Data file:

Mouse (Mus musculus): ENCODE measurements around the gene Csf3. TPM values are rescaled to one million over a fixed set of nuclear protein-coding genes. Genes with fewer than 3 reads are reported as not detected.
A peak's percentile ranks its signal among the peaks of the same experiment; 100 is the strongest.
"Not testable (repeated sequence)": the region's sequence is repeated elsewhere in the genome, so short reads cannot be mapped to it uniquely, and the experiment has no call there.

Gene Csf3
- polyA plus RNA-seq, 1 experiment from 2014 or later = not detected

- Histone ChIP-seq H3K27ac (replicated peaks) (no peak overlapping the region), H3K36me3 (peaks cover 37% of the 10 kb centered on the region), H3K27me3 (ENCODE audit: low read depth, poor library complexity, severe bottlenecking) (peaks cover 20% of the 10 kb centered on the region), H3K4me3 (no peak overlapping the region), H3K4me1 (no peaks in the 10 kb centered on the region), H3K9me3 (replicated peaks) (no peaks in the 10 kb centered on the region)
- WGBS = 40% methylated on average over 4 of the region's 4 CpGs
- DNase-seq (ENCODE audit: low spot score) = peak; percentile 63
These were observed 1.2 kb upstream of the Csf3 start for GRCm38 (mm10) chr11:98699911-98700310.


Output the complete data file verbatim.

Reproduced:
Mouse (Mus musculus): ENCODE measurements around the gene Csf3. TPM values are rescaled to one million over a fixed set of nuclear protein-coding genes. Genes with fewer than 3 reads are reported as not detected.
A peak's percentile ranks its signal among the peaks of the same experiment; 100 is the strongest.
"Not testable (repeated sequence)": the region's sequence is repeated elsewhere in the genome, so short reads cannot be mapped to it uniquely, and the experiment has no call there.

Gene Csf3
- polyA plus RNA-seq, 1 experiment from 2014 or later = not detected

- Histone ChIP-seq H3K27ac (replicated peaks) (no peak overlapping the region), H3K36me3 (peaks cover 37% of the 10 kb centered on the region), H3K27me3 (ENCODE audit: low read depth, poor library complexity, severe bottlenecking) (peaks cover 20% of the 10 kb centered on the region), H3K4me3 (no peak overlapping the region), H3K4me1 (no peaks in the 10 kb centered on the region), H3K9me3 (replicated peaks) (no peaks in the 10 kb centered on the region)
- WGBS = 40% methylated on average over 4 of the region's 4 CpGs
- DNase-seq (ENCODE audit: low spot score) = peak; percentile 63
These were observed 1.2 kb upstream of the Csf3 start for GRCm38 (mm10) chr11:98699911-98700310.